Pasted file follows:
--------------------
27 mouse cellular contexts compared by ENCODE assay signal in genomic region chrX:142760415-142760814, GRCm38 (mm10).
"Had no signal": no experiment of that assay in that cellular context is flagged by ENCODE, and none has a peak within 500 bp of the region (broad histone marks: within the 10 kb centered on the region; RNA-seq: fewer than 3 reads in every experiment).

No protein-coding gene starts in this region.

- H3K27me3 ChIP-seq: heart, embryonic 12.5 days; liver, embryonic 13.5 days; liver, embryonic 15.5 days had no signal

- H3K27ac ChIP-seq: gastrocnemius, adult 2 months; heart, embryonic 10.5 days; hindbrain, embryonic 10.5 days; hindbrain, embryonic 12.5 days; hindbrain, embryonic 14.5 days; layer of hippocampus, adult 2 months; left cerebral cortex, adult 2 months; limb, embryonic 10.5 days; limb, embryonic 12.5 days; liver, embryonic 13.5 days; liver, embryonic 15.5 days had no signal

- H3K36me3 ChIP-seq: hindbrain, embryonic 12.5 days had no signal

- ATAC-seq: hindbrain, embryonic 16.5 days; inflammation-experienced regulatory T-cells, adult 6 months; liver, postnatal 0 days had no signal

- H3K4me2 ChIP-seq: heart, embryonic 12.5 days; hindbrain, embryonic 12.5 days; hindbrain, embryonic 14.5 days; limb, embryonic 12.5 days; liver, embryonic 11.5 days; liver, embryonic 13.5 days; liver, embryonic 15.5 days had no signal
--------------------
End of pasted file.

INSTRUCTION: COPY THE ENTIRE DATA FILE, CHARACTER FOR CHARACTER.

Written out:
27 mouse cellular contexts compared by ENCODE assay signal in genomic region chrX:142760415-142760814, GRCm38 (mm10).
"Had no signal": no experiment of that assay in that cellular context is flagged by ENCODE, and none has a peak within 500 bp of the region (broad histone marks: within the 10 kb centered on the region; RNA-seq: fewer than 3 reads in every experiment).

No protein-coding gene starts in this region.

- H3K27me3 ChIP-seq: heart, embryonic 12.5 days; liver, embryonic 13.5 days; liver, embryonic 15.5 days had no signal

- H3K27ac ChIP-seq: gastrocnemius, adult 2 months; heart, embryonic 10.5 days; hindbrain, embryonic 10.5 days; hindbrain, embryonic 12.5 days; hindbrain, embryonic 14.5 days; layer of hippocampus, adult 2 months; left cerebral cortex, adult 2 months; limb, embryonic 10.5 days; limb, embryonic 12.5 days; liver, embryonic 13.5 days; liver, embryonic 15.5 days had no signal

- H3K36me3 ChIP-seq: hindbrain, embryonic 12.5 days had no signal

- ATAC-seq: hindbrain, embryonic 16.5 days; inflammation-experienced regulatory T-cells, adult 6 months; liver, postnatal 0 days had no signal

- H3K4me2 ChIP-seq: heart, embryonic 12.5 days; hindbrain, embryonic 12.5 days; hindbrain, embryonic 14.5 days; limb, embryonic 12.5 days; liver, embryonic 11.5 days; liver, embryonic 13.5 days; liver, embryonic 15.5 days had no signal